Transient Control of HCCI Engines Using MRPR or Its Proxies

Paper #:
  • 2012-01-1580

Published:
  • 2012-09-10
DOI:
  • 10.4271/2012-01-1580
Citation:
Sun, R., Thomas, R., and Tang, X., "Transient Control of HCCI Engines Using MRPR or Its Proxies," SAE Technical Paper 2012-01-1580, 2012, https://doi.org/10.4271/2012-01-1580.
Pages:
13
Abstract:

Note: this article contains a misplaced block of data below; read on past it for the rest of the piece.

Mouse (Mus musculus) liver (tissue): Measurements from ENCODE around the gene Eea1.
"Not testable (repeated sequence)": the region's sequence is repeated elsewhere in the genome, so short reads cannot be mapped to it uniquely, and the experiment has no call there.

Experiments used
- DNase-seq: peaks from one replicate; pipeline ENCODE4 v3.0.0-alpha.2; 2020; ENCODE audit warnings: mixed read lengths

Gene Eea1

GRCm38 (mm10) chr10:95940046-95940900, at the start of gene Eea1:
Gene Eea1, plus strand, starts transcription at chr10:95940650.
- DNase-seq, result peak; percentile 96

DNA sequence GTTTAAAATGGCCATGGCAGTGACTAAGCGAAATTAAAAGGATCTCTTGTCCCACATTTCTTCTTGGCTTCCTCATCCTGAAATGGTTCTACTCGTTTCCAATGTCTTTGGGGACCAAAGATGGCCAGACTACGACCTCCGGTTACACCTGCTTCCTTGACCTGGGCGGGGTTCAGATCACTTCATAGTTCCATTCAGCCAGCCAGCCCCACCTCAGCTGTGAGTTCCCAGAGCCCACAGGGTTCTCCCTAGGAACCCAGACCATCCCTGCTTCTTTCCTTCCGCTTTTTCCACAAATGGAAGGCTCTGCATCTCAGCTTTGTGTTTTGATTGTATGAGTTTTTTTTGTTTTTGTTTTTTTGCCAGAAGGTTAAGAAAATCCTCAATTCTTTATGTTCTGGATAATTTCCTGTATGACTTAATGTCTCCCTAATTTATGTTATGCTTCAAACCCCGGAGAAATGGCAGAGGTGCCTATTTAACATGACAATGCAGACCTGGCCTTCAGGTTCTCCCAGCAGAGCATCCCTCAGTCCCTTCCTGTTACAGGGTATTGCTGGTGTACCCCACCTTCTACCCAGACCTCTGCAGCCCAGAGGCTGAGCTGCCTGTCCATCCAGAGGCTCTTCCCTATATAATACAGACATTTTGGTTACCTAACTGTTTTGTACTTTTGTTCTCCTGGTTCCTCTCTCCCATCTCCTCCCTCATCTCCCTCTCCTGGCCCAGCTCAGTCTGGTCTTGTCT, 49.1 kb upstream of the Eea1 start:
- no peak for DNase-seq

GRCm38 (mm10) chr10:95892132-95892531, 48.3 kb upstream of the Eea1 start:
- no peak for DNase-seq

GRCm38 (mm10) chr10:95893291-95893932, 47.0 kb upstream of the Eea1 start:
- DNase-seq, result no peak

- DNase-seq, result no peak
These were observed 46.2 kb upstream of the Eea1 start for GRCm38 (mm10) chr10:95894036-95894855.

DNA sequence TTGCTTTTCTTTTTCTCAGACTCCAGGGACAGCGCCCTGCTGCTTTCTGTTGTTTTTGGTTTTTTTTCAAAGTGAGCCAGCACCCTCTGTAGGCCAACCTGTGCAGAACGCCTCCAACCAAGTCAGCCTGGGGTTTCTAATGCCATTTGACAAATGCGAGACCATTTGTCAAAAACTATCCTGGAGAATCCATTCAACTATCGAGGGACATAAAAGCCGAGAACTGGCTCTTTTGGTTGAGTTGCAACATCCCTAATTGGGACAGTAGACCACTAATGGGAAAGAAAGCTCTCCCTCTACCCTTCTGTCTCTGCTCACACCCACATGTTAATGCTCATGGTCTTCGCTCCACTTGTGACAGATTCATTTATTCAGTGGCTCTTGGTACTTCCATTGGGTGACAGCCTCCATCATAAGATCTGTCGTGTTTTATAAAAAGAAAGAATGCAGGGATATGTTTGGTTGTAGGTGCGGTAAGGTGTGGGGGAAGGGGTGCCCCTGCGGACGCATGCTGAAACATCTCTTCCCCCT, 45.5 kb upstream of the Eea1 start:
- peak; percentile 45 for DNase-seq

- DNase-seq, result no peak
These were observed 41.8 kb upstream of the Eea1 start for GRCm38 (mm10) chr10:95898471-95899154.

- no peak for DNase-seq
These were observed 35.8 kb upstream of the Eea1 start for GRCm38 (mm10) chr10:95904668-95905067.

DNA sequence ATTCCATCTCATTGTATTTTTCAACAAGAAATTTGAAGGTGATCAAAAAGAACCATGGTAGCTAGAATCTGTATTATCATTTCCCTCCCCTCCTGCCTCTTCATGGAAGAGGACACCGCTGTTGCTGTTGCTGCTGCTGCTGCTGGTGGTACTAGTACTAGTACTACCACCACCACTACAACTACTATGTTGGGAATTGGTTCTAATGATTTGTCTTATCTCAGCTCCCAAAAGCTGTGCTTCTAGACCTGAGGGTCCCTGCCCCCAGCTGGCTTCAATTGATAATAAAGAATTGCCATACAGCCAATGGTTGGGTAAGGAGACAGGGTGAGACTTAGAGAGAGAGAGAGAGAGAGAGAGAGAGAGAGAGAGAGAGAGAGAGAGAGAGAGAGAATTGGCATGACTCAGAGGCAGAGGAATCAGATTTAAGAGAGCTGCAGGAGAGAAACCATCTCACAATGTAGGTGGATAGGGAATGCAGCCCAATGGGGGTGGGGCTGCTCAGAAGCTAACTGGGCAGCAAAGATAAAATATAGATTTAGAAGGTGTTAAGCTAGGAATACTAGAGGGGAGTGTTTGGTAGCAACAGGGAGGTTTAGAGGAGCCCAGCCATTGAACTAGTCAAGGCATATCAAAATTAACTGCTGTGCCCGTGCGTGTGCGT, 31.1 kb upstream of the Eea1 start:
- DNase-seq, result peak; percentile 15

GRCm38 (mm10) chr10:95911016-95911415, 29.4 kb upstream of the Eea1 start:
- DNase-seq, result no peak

To make an HCCI engine as a useful commercial product, the engine has to be capable of performing quick transients in a large operating range, especially in vehicle applications. HCCI combustion is kinetically controlled and has to be operated properly between two limits: misfire and knock. To achieve the correct state, the right amount of fuel/air/EGR has to be inducted into the cylinder. The amounts and ratios of the three components are highly dependent on other variables as operating conditions change. It is unrealistic and unreliable to predict the right combination of these variables without principal component analysis. Thus, the optimal response control path has to be based on the quality of the previous combustion event as well as the direction and the rate of transition.The MRPR (Maximum Rate of Pressure Rise), when used between misfire and knock limit, is the key measure which carries, qualitatively and quantitatively, the most valuable information about an HCCI combustion event. While MRPR is directly proportional to the fueling rate on a cycle to cycle basis, the sensitivity of MRPR to fueling change is indicative of whether the ratio of fuel/air/EGR is proper at a given engine operating condition. Including MRPR in the control state matrix helps to define and extend healthy combustion state space and thus achieve optimal transient controllability. Since cylinder pressure can be measured and thus MRPR calculated, it can be used as feedback to provide corrective action for the next cycle both in direction and quantity.In this paper, the theory behind this concept will be explored. Experimental validation of using MRPR for reliable transient control with an actual vehicle will be presented, including driving cycle tests and road tests. Methods for building MRPR physical effect observers to control HCCI transient operation are also studied. Using proxies of MRPR from extra-cylinder signal sources such as knock sensors and crankshaft dynamics would improve reliability and reduce cost thus aiding in bringing HCCI applications to market.
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